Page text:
Scimex: A European study has found that exposure to bleach, through its use as a cleaning product in the home, is linked to higher rates of childhood respiratory problems and other infections. The researchers report that when bleach was used for cleaning at home at least once a week, it correlated with an increased risk of flu, tonsillitis and any other recurrent infections for the children who lived in those households.
Although modest, the results are of public health concern in light of
the widespread use of bleach in the home, say the researchers, who call
for further more detailed studies in this area.
The researchers looked at the potential impact of exposure to bleach in
the home among more than 9000 children between the ages of 6 and 12
attending 19 schools in Utrecht, The Netherlands; 17 schools in Eastern
and Central Finland; and 18 schools in Barcelona, Spain.
Their parents were asked to complete a questionnaire on the number
and frequency of flu; tonsillitis; sinusitis; bronchitis; otitis; and
pneumonia infections their children had had in the preceding 12 months.
And they were asked if they used bleach to clean their homes at least
once a week.
Use of bleach was common in Spain (72% of respondents) and rare (7%) in
Finland. And all Spanish schools were cleaned with bleach, while Finnish
schools were not.
After taking account of influential factors, such as passive smoking at
home, parental education, the presence of household mould, and use of
bleach to clean school premises, the findings indicated that the number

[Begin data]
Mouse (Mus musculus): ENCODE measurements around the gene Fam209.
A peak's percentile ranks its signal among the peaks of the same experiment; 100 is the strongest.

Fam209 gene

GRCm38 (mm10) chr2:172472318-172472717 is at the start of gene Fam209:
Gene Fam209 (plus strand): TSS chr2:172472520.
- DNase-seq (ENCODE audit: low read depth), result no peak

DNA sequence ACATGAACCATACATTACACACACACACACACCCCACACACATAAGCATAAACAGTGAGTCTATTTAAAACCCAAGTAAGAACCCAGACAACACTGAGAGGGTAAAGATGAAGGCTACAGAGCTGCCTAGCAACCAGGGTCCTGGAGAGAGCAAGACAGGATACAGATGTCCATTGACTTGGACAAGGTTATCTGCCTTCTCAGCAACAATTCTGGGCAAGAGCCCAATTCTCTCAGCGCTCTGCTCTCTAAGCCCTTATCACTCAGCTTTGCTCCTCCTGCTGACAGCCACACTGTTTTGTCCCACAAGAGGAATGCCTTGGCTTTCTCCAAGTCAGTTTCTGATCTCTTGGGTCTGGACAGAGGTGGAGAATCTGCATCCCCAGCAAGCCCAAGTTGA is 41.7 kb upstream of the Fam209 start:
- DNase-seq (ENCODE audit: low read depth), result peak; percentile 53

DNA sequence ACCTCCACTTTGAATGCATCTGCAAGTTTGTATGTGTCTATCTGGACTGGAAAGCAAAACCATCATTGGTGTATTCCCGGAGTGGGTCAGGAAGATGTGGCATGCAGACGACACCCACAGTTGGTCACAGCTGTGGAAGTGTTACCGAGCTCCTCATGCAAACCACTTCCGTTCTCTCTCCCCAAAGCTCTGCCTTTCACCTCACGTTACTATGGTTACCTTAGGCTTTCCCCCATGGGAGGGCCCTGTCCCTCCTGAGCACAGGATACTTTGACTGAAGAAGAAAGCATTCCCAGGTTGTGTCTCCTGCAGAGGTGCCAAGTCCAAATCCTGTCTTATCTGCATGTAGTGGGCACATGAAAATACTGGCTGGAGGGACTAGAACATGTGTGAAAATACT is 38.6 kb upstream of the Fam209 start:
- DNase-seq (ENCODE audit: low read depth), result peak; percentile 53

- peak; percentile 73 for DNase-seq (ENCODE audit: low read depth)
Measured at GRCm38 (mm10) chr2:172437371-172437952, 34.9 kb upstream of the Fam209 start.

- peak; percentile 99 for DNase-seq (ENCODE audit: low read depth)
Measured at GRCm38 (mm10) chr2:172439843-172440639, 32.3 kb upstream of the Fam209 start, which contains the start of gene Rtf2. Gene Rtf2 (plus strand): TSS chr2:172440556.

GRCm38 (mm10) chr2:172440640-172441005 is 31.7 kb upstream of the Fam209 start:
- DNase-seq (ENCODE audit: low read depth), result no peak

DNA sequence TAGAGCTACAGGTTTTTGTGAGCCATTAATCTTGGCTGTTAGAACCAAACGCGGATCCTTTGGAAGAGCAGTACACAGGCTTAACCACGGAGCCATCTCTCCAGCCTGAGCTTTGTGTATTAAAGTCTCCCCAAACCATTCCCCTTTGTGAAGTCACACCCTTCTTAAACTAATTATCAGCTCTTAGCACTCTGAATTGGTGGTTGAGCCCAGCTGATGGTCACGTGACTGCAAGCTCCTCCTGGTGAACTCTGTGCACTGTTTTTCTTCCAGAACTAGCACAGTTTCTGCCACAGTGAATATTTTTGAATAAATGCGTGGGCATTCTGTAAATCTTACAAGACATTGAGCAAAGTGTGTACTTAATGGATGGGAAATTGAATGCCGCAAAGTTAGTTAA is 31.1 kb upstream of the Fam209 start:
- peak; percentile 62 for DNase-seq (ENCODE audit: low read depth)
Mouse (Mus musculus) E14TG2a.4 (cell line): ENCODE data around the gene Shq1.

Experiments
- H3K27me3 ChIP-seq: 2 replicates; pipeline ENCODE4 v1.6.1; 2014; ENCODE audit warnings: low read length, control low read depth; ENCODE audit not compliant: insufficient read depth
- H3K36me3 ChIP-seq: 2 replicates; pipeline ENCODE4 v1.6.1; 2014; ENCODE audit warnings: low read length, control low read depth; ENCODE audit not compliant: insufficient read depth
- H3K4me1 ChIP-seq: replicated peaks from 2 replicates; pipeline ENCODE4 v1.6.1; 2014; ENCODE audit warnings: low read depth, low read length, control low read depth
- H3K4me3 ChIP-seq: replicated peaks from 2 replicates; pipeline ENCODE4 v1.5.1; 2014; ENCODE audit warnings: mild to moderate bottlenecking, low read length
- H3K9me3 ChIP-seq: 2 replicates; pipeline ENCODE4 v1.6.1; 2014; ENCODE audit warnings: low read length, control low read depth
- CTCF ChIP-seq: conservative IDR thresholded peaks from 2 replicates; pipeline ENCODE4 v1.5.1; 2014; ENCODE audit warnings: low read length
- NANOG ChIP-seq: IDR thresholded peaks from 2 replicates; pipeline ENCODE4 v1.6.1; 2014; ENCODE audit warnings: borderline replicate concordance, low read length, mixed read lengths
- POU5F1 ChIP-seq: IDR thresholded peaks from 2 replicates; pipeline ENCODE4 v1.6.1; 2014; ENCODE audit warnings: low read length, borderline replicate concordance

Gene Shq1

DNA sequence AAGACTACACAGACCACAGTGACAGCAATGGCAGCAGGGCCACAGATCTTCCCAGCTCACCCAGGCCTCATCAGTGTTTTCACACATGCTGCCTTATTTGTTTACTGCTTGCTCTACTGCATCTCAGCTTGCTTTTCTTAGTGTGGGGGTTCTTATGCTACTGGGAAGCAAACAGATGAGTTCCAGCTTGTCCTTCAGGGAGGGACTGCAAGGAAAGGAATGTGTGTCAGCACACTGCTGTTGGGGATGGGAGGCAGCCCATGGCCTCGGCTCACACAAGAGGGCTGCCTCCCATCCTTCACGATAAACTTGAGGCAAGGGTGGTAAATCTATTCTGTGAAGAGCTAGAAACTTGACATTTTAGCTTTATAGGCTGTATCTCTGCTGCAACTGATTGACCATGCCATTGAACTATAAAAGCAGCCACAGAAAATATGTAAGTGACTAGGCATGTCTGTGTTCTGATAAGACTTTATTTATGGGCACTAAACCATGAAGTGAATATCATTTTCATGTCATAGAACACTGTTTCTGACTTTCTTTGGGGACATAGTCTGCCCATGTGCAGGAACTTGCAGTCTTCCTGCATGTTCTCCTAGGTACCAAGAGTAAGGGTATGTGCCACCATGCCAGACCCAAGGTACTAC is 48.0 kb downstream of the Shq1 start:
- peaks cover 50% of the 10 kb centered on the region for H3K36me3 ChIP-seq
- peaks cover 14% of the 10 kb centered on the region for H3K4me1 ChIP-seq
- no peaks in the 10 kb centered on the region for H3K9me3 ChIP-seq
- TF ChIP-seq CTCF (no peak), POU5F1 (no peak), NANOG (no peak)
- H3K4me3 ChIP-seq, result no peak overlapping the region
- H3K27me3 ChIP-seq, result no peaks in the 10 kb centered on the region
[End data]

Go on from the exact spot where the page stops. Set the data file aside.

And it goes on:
and frequency of infections were higher among children whose parents
regularly used bleach to clean the home in all three countries.
These differences were statistically significant for flu, tonsillitis, and any infection.
The risk of one episode of flu in the previous year was 20% higher, and
recurrent tonsillitis 35% higher, among children whose parents used
bleach to clean the home.
Similarly, the risk of any recurrent infection was 18% higher among children whose parents regularly used cleaning bleach.
This is an observational study, so no definitive conclusions can be
drawn about cause and effect. Furthermore, the authors highlight several
caveats to their research.
For example, they didn't have any information on the use of other
cleaning products used in the home, and only basic information was
gathered on the use of bleach in the home, making it difficult to
differentiate between exposure levels.
But their findings back other studies indicating a link between cleaning
products and respiratory symptoms and inflammation, they say.
And they add: "The high frequency of use of disinfecting cleaning
products, caused by the erroneous belief, reinforced by advertising,
that our homes should be free of microbes, makes the modest effects
reported in our study of public health concern."
By way of an explanation for the associations they found, they suggest
that the irritant properties of volatile or airborne compounds generated
during the cleaning process may damage the lining of lung cells,
sparking inflammation and making it easier for infections to take hold.
Bleach may also potentially suppress the immune system, they say.